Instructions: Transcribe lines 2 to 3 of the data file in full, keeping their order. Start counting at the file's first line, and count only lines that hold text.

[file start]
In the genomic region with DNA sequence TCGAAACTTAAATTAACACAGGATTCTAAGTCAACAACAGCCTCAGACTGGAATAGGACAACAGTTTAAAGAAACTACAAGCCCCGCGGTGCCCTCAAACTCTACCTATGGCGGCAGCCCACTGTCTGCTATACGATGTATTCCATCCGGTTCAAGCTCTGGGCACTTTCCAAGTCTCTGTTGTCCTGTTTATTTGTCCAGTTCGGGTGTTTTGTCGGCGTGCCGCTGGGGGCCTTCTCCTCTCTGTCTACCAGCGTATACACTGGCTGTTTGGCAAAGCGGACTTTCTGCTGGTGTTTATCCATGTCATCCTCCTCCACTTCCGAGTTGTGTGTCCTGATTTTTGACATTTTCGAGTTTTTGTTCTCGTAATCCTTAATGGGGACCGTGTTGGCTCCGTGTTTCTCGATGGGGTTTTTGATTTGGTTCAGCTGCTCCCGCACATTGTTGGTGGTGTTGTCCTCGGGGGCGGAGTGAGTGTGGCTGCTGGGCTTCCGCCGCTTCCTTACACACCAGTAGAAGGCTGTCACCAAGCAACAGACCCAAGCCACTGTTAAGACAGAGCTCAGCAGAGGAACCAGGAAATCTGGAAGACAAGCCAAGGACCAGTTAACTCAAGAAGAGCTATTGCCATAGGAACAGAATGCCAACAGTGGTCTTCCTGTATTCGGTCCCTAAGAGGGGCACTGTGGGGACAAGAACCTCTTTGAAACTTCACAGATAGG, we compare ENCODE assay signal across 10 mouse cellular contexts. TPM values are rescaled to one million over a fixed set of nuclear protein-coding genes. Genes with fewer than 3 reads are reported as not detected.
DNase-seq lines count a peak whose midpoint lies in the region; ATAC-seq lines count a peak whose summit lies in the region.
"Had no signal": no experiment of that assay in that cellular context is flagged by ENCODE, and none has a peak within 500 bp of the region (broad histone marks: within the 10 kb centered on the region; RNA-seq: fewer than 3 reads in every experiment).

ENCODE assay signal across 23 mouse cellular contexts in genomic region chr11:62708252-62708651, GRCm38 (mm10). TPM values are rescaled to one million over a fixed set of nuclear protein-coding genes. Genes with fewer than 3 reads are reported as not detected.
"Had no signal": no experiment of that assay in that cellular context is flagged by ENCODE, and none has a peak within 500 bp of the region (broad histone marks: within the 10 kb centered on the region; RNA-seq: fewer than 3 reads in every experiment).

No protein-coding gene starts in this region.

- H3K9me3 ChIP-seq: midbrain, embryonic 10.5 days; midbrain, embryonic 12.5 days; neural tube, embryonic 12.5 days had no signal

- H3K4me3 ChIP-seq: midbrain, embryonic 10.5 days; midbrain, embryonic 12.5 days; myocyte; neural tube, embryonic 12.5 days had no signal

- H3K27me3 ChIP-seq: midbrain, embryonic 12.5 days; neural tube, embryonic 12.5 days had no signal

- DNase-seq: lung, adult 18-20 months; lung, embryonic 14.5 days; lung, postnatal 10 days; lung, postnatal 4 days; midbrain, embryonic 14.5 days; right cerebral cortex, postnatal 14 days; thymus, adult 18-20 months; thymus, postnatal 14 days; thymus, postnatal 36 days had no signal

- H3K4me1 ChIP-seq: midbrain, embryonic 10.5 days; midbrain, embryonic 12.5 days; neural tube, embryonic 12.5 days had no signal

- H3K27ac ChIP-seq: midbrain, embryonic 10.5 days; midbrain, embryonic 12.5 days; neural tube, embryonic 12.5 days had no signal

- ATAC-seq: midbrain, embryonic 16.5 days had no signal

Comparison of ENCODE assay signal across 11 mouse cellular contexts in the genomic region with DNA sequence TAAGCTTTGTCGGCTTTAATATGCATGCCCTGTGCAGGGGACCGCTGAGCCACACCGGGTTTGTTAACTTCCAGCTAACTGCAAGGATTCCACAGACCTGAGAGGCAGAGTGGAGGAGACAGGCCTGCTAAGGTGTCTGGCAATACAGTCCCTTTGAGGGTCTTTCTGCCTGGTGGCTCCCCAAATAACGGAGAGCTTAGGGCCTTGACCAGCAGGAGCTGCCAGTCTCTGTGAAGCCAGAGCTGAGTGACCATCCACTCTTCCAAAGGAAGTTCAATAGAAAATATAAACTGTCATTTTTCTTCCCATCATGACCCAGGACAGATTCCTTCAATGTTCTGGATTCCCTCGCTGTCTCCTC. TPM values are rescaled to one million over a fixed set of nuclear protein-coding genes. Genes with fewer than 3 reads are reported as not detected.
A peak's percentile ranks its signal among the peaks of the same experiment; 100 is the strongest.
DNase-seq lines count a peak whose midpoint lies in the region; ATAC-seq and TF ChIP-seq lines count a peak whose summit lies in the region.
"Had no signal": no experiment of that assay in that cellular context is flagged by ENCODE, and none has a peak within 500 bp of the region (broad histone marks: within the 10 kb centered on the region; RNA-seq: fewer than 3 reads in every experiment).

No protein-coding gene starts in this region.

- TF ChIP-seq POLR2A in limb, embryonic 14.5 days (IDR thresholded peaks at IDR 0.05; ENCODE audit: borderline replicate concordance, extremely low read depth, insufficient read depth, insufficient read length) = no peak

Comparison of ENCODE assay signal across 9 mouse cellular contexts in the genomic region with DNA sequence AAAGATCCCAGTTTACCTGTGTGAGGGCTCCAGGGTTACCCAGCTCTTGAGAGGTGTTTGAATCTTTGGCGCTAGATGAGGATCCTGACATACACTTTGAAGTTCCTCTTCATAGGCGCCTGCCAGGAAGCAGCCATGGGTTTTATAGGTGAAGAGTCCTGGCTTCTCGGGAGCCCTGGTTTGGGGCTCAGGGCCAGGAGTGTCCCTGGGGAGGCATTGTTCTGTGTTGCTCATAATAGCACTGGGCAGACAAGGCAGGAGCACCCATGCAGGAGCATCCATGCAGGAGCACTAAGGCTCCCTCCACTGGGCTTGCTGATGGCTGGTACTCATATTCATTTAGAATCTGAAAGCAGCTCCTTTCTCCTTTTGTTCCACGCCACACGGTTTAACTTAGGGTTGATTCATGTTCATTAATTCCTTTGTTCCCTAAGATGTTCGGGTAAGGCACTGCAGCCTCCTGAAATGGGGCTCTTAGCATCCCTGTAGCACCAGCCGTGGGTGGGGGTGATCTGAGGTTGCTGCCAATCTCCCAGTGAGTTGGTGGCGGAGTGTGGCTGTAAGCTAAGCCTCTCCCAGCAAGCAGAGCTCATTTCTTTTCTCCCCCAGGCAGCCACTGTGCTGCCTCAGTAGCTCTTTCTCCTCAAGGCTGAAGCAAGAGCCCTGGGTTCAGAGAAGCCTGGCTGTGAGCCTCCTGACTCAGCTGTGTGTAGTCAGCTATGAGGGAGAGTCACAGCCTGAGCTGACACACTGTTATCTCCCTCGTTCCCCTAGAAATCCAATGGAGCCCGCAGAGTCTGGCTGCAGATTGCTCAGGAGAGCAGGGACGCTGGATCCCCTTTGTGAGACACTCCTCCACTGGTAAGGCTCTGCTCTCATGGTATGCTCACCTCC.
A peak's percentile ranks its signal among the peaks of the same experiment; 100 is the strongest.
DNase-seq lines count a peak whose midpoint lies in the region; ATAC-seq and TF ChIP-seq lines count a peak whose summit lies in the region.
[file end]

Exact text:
DNase-seq lines count a peak whose midpoint lies in the region; ATAC-seq lines count a peak whose summit lies in the region.
"Had no signal": no experiment of that assay in that cellular context is flagged by ENCODE, and none has a peak within 500 bp of the region (broad histone marks: within the 10 kb centered on the region; RNA-seq: fewer than 3 reads in every experiment).